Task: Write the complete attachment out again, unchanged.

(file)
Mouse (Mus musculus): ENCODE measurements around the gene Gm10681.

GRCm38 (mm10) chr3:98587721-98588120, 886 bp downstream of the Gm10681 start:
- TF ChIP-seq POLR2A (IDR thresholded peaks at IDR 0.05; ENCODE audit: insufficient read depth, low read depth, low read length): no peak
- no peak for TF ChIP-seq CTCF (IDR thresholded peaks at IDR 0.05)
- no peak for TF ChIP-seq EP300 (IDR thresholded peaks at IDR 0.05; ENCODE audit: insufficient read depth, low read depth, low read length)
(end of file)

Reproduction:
Mouse (Mus musculus): ENCODE measurements around the gene Gm10681.

GRCm38 (mm10) chr3:98587721-98588120, 886 bp downstream of the Gm10681 start:
- TF ChIP-seq POLR2A (IDR thresholded peaks at IDR 0.05; ENCODE audit: insufficient read depth, low read depth, low read length): no peak
- no peak for TF ChIP-seq CTCF (IDR thresholded peaks at IDR 0.05)
- no peak for TF ChIP-seq EP300 (IDR thresholded peaks at IDR 0.05; ENCODE audit: insufficient read depth, low read depth, low read length)